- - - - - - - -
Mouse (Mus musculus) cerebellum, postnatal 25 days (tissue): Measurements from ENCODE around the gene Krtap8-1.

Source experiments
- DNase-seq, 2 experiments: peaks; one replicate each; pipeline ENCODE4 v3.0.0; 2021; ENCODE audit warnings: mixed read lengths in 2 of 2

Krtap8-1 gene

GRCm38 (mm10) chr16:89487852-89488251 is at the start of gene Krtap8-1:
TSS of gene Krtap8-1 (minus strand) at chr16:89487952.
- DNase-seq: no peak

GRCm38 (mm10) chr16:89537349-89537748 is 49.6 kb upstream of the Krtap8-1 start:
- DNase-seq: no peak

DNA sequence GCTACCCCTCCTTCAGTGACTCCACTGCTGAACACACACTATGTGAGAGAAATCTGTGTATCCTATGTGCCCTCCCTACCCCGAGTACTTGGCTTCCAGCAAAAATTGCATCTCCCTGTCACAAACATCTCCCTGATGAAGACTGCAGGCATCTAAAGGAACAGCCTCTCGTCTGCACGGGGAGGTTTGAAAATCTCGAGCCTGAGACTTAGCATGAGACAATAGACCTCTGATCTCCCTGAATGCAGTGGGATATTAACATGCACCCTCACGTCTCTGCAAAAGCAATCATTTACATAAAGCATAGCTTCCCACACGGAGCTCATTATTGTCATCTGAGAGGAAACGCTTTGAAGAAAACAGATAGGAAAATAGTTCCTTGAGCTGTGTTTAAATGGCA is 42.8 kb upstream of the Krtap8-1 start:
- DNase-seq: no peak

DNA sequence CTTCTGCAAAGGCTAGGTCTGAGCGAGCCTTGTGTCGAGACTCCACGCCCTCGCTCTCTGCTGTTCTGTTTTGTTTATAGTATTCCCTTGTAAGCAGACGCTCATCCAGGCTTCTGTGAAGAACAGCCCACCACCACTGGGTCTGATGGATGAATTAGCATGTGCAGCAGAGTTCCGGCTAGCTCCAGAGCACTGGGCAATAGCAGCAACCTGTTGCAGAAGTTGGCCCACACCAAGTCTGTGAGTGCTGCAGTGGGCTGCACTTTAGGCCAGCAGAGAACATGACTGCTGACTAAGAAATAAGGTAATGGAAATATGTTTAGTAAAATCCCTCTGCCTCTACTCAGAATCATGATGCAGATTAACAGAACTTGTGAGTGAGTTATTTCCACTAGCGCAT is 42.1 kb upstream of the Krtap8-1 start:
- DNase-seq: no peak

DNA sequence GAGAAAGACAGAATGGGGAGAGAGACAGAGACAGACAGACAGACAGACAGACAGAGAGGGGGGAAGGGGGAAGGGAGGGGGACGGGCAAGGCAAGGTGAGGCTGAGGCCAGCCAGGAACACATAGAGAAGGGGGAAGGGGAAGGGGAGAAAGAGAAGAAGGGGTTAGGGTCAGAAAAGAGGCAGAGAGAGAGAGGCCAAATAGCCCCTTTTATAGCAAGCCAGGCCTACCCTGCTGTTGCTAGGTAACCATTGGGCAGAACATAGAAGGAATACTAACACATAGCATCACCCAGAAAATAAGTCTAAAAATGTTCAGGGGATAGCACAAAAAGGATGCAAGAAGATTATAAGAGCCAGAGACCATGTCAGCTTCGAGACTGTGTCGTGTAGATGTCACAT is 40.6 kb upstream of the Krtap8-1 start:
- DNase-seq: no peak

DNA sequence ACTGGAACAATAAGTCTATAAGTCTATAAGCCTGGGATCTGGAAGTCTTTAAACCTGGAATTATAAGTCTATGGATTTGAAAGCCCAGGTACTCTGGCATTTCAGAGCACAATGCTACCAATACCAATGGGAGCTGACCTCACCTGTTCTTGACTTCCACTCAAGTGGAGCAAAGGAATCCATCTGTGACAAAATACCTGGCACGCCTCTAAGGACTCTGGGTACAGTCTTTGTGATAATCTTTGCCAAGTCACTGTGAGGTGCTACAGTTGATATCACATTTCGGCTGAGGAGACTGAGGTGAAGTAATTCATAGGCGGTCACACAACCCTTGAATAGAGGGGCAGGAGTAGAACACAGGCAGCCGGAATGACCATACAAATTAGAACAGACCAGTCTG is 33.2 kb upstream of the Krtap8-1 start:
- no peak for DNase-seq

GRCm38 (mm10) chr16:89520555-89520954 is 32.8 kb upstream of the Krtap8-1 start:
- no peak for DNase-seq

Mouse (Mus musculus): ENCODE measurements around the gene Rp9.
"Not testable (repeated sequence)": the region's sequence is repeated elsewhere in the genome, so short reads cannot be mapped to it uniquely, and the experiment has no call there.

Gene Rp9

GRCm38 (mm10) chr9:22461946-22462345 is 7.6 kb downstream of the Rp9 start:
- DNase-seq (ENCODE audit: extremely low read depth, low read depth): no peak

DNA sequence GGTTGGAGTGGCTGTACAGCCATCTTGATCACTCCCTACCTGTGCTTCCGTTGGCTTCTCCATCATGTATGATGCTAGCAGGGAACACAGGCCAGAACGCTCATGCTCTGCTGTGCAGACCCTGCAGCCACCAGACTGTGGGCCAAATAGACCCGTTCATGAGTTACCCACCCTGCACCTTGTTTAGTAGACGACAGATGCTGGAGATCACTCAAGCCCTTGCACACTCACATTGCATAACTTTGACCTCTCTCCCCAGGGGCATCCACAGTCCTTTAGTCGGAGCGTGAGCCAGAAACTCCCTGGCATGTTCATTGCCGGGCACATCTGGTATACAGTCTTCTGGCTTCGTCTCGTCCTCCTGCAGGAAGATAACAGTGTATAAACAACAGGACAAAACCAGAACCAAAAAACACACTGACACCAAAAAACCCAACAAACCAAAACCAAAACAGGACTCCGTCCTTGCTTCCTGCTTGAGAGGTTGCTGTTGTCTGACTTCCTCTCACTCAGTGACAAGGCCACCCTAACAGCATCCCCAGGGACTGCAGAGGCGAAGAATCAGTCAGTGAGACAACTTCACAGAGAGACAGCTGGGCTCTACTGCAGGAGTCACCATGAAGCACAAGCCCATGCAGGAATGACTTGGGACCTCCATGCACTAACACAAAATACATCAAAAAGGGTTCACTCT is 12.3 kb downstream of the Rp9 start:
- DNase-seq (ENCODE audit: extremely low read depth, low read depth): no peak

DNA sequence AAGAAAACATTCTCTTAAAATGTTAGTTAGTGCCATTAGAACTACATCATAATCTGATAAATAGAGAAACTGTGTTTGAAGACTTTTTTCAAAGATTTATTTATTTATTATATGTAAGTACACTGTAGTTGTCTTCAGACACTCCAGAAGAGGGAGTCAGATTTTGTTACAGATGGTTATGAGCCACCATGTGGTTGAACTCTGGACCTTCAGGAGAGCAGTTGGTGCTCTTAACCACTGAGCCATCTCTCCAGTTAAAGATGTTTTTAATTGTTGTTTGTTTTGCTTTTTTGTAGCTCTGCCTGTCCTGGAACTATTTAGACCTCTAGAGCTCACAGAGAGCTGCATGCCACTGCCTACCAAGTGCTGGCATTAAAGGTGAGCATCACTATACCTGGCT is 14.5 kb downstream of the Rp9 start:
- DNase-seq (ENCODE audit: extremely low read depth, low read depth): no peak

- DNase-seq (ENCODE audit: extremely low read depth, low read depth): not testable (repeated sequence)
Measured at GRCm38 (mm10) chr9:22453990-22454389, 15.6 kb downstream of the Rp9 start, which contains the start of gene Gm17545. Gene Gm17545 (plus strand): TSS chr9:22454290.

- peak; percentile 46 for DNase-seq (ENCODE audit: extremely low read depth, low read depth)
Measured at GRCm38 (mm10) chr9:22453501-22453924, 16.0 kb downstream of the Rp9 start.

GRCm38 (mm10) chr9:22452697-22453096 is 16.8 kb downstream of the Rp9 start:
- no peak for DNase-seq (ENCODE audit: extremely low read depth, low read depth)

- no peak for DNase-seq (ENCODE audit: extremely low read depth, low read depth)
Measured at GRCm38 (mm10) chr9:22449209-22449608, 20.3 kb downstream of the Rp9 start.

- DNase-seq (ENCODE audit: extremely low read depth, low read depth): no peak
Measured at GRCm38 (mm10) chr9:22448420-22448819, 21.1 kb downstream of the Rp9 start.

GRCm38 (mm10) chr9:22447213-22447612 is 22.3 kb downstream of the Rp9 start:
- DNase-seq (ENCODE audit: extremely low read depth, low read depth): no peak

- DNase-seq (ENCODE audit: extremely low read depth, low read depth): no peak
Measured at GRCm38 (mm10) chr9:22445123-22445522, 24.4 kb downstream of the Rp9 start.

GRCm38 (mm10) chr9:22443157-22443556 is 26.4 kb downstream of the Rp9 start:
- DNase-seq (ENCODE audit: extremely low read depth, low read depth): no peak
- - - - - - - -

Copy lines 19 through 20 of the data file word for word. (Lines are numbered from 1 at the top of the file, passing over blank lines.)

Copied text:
- no peak for DNase-seq

Mouse (Mus musculus): ENCODE measurements around the gene Rp9.